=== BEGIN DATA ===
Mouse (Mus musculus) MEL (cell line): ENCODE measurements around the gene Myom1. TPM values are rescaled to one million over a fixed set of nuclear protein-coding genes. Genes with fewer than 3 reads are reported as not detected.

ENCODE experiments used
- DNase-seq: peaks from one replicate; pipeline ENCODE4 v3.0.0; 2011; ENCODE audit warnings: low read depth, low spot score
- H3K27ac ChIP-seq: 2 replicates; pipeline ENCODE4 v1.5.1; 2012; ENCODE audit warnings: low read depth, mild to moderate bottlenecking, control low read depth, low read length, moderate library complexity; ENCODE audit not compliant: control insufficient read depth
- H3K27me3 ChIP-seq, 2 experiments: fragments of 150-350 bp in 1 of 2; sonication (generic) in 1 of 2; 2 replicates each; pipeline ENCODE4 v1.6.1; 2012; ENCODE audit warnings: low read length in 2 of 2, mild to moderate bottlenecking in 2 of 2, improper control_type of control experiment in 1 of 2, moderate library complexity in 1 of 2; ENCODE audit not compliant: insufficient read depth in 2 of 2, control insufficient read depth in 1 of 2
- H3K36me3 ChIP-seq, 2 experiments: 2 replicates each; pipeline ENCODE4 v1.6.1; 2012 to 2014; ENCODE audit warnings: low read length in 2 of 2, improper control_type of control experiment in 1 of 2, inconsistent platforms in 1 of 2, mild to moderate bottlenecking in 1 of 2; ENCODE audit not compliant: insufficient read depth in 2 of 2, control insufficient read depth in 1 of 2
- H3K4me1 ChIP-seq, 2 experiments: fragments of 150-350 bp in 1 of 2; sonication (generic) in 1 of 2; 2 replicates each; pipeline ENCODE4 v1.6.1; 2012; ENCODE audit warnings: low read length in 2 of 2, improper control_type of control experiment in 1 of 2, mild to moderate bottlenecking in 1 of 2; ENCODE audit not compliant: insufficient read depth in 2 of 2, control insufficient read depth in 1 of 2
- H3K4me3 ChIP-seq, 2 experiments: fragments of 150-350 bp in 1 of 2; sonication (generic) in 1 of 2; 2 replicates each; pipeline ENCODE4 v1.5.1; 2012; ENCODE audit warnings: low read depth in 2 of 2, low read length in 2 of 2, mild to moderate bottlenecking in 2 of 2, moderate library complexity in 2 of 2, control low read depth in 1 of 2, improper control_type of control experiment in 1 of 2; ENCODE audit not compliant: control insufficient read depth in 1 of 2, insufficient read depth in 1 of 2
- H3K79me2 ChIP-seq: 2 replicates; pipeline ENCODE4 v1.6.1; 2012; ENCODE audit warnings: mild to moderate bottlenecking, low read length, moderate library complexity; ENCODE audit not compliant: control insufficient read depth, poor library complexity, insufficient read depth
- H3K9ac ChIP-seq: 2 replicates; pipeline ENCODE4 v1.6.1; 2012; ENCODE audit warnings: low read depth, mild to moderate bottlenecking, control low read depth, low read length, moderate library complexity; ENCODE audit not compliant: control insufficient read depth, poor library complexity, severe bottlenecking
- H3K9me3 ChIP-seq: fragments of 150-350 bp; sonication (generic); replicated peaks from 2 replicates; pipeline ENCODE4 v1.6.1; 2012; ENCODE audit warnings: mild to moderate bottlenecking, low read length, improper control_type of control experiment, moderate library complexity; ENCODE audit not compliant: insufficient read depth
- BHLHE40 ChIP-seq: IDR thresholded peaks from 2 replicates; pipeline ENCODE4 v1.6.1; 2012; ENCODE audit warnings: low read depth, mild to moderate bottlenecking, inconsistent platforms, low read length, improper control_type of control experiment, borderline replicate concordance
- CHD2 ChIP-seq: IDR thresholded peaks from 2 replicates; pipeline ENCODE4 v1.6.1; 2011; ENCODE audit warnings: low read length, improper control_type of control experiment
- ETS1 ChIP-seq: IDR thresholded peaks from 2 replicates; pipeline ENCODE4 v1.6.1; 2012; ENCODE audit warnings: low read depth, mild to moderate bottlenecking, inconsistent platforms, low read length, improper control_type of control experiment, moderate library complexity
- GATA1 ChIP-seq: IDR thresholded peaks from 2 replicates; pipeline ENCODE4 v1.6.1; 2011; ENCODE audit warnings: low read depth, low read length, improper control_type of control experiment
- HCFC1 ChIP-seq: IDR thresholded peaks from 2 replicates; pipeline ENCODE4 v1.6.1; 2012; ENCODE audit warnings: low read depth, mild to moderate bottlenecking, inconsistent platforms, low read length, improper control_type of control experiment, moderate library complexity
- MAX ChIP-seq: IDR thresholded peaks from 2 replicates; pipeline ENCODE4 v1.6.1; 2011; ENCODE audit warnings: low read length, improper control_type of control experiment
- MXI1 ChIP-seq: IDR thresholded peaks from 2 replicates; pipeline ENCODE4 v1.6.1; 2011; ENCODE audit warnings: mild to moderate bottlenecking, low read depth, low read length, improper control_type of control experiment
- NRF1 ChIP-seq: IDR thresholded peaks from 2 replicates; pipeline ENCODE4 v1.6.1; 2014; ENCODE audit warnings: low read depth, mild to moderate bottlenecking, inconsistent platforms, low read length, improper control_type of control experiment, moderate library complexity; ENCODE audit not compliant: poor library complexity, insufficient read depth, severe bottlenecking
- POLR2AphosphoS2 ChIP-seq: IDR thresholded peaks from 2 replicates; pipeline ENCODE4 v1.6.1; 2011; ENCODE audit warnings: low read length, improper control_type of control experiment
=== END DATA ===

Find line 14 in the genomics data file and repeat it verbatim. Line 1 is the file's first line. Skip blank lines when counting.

- ETS1 ChIP-seq: IDR thresholded peaks from 2 replicates; pipeline ENCODE4 v1.6.1; 2012; ENCODE audit warnings: low read depth, mild to moderate bottlenecking, inconsistent platforms, low read length, improper control_type of control experiment, moderate library complexity